How has this World Cup affected Paul Pogba‘s reputation, if at all?

JPW: Enhanced it slightly. He’s played well so far without setting the tournament alight but you could say that about everyone apart from Mbappe and Kante for France. Deschamps has everyone doing the dirty work and Pogba has been a lot more regimented at doing that than he was in the past with France and Man United.

NM: His rep has been burnished, as he’s played in both advanced and set-back roles. Honestly, his performances may have justified some of what Jose Mourinho has chosen to do with Pogba’s immense talent.

KB: This is hard to say. We’re so used to praising Pogba on his standout performances with Juventus, but the way he plays these days he doesn’t stand out anymore, even when he has a good match. I don’t think his reputation changes much, even if they win the World Cup.

MR: Pogba may be one of the biggest winners of the World Cup regardless of result on Sunday. He’s taken a lot of heat at Manchester United for not being able to adapt and at times being selfish, but this tournament has shown his willingness to put ego aside and take the squad’s needs to heart. The semifinal performance against Belgium really shed some light on his recent change in play by just breaking up balls and clogging the midfield for Les Bleus.

DK: It’s a tough call. I think part of Pogba’s problem is he is so skilled in so many areas – technique on the ball, speed, strength, aerial ability – that he wants to be 4 players in one instead of just being the best Pogba. In the game against Belgium, he completely wore down Fellaini, no small task against his Man United teammate, and showed excellent control on the ball and vision to keep the ball moving and keep it away from Belgium, or find Mbappe in space down the wings. If that’s Pogba at his best, it’s certainly worth the price of admission.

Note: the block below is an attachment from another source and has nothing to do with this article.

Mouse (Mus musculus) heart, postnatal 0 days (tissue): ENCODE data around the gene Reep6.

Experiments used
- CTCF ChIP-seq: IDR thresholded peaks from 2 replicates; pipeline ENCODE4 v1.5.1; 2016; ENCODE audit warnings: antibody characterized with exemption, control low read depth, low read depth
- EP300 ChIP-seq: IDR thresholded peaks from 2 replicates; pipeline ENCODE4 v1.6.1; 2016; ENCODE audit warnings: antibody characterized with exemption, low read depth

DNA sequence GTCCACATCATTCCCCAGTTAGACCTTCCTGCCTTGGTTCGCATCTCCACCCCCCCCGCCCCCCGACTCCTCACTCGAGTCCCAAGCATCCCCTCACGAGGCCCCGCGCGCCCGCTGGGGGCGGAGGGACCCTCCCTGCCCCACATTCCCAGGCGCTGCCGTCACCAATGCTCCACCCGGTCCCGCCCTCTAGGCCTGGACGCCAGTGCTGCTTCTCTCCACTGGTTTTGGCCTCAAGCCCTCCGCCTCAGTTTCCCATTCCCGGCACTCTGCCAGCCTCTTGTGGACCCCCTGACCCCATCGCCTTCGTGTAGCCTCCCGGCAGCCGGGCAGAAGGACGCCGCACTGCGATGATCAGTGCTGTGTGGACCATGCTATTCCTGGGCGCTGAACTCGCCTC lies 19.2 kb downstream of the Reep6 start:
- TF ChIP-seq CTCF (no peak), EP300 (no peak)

Who deserves the World Cup’s Golden Ball?

JPW: Probably Modric. He’s been sublime. Kante should be in the running too and if Mbappe scores a few in the final, he may well get it.

NM: Modric is the favorite, but I wouldn’t be surprised to see Antoine Griezmann pass Modric and Kylian Mbappe with a fine final.

KB: Whoever has a better match, Mbappe or Modric, will win the Golden Ball. They have both been stunning this tournament.

MR: It has to be Kylian Mbappe. He’s playing on the best team in the tournament right now, but more importantly he’s carrying their attack. Antoine Griezmann has been largely disappointing in this World Cup, while Olivier Giroud has been nearly nonexistent. Had it not been for Mbappe’s pace and skill, France wouldn’t be at this point.

DK: Two words. Luka Modric. Yes, Harry Kane has 6 goals and has been brilliant. But he’s failed to score in each of England’s last two games and he’s also failed to make a real impact on the game. Modric meanwhile has been absolutely stellar for the entire tournament. His consistency is unparalleled and he is a joy to watch. 2nd place would be for N’Golo Kante.

Barring a 4-goal night from Griezmann or Mbappe, Harry Kane will have at least a share of the Golden Boot. Where does he rank in the world right now, as an impact player? Top Five? Top Ten?

JPW: Top five. He delivered in most of England’s games and you would have put your mortgage on him scoring at least one of his two big chances vs. Croatia. Wasn’t meant to be.

NM: He’s on the edge of the Top Five, though admittedly he’s sitting there more for club play than the World Cup. That said, he was quite good even when not facing Panama.

KB: If you asked me 2 weeks ago, I would have told you he ranked in the top 5 strikers in the world, without a doubt. But he underwhelmed in the knockout stages, and I still have questions about his ability to carry a team and produce something out of nothing like a world class striker can. He hasn’t played in too many extra-high leverage matches in his career, and that needs to happen before we consider him world class.

MR: You’re talking about two very different Harry Kane-s. The Tottenham Kane is arguably the best striker in the world. He’s probably a top 5 impact player when with Spurs, but this showing with England was honestly a bit disappointing for me. Some of that has to do with the fact that many of the Three Lions’ attackers were less than impressive, but half of Kane’s goals came from the penalty spot and he only scored once after the group stage. This World Cup won’t hurt his overall stock, but it’s very easy to argue that he wasn’t the best striker in Russia.